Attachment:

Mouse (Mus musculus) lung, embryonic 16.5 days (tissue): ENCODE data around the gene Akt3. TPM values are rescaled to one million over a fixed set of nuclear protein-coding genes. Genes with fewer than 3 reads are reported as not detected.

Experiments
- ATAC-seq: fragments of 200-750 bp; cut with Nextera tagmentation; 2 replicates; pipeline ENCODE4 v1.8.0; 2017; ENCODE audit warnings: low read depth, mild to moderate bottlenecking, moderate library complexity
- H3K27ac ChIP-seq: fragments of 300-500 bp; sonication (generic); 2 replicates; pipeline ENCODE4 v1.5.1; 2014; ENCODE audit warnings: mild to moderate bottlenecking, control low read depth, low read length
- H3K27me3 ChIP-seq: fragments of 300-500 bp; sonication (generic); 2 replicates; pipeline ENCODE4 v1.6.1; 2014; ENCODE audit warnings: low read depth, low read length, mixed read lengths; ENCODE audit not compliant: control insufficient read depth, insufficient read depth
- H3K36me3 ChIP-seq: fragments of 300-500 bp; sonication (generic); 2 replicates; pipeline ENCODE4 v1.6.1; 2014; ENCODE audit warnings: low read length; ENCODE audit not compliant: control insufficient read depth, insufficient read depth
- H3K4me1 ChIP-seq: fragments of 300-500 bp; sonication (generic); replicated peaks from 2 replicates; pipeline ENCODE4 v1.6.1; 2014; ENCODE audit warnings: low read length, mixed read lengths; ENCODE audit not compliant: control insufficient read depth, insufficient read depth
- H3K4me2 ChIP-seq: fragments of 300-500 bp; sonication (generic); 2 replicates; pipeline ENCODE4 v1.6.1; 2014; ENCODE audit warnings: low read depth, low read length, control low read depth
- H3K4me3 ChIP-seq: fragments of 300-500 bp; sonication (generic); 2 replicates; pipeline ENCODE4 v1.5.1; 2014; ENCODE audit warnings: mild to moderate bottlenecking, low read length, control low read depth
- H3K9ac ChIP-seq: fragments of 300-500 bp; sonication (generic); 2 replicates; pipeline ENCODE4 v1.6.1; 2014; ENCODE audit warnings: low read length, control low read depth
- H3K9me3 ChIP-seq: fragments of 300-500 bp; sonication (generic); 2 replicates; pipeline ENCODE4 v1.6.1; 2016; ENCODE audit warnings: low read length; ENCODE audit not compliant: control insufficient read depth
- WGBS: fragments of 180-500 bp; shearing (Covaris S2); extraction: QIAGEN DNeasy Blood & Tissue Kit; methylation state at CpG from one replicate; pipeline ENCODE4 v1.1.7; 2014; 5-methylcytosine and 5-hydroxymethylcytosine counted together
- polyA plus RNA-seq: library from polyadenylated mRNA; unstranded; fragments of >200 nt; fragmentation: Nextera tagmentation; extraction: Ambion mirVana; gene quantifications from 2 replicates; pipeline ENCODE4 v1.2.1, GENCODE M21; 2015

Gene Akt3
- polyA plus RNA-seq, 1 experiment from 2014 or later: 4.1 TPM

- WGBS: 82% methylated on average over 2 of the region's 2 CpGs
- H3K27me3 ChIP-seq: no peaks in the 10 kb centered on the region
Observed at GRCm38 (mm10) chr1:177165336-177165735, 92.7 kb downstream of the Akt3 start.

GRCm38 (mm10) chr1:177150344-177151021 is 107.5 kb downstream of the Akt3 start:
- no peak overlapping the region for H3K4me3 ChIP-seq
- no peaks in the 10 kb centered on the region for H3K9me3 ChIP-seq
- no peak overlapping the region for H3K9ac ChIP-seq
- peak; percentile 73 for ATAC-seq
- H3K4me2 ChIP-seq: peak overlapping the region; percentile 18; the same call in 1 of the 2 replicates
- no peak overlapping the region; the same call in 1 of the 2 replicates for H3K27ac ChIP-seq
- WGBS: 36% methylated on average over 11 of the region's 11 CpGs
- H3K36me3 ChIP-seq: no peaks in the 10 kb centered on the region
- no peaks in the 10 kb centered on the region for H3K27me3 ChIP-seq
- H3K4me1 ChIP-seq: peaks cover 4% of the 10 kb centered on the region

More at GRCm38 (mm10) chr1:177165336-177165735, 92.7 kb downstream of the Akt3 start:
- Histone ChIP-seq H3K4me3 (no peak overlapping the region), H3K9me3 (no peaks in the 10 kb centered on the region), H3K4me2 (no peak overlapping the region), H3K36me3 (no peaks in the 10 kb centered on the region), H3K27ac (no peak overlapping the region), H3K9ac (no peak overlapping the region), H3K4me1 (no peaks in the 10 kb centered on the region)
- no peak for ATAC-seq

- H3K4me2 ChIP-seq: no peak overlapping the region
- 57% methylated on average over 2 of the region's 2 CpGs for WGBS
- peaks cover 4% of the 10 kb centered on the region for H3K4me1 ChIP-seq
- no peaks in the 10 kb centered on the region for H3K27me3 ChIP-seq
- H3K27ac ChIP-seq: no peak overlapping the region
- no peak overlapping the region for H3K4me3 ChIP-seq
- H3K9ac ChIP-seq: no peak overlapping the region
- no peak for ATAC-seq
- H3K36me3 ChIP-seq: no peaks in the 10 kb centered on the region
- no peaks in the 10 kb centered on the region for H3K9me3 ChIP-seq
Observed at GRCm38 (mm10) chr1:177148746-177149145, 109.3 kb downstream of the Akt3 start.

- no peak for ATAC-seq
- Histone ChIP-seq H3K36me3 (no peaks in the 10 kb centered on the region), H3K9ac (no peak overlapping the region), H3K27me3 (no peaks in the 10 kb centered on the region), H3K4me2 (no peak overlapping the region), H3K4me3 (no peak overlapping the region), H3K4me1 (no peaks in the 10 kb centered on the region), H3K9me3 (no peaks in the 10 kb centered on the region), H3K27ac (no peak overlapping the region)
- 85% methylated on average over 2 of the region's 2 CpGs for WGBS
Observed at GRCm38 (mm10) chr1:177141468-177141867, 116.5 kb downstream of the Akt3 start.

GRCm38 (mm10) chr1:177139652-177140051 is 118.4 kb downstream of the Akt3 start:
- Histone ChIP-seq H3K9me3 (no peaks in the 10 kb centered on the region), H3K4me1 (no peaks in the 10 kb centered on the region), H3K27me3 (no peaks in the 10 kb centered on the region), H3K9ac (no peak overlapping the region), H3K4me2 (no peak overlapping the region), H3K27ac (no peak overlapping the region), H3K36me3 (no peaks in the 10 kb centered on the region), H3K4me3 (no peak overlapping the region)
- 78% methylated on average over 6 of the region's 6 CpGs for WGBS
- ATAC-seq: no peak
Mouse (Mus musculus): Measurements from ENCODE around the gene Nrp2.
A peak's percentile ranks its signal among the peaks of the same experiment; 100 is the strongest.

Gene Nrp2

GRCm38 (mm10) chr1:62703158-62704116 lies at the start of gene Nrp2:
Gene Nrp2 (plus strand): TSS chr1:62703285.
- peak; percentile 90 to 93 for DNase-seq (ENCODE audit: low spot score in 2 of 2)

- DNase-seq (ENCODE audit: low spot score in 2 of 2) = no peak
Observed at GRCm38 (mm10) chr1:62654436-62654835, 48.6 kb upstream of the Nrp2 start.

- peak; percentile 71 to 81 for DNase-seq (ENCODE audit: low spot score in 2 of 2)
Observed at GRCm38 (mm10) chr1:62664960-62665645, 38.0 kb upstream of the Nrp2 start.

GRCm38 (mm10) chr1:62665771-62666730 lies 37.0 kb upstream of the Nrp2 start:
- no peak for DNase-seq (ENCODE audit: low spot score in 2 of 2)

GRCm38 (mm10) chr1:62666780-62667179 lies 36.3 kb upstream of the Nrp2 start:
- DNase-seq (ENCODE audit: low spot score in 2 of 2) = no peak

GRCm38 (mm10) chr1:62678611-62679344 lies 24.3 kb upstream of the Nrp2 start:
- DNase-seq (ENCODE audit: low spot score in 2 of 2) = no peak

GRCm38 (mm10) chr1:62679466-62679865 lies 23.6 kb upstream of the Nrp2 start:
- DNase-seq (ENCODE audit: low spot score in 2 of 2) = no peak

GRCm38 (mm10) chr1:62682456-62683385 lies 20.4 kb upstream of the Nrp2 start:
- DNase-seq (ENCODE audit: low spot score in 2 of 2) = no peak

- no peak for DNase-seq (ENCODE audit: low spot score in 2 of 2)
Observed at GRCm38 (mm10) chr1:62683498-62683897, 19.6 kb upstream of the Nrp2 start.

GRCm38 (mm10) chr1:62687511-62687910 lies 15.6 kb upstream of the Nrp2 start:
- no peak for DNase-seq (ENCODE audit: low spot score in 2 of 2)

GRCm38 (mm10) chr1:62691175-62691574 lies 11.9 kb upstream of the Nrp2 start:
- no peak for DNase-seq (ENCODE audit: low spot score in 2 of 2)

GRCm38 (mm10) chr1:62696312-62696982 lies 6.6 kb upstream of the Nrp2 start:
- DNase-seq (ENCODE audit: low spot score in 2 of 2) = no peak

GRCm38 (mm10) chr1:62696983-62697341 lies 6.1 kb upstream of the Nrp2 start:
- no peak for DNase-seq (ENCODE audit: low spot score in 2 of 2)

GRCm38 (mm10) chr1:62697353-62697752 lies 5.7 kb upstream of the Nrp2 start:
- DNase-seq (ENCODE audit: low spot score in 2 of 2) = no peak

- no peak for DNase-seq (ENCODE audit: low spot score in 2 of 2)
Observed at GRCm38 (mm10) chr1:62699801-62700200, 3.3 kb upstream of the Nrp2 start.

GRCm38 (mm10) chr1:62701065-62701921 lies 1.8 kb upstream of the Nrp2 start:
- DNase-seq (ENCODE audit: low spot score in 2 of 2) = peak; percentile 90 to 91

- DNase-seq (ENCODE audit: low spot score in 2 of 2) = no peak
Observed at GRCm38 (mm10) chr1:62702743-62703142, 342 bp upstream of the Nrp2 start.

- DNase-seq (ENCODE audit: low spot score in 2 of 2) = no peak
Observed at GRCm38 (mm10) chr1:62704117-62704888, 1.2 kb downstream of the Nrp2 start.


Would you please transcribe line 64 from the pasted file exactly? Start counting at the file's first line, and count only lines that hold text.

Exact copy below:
GRCm38 (mm10) chr1:62666780-62667179 lies 36.3 kb upstream of the Nrp2 start: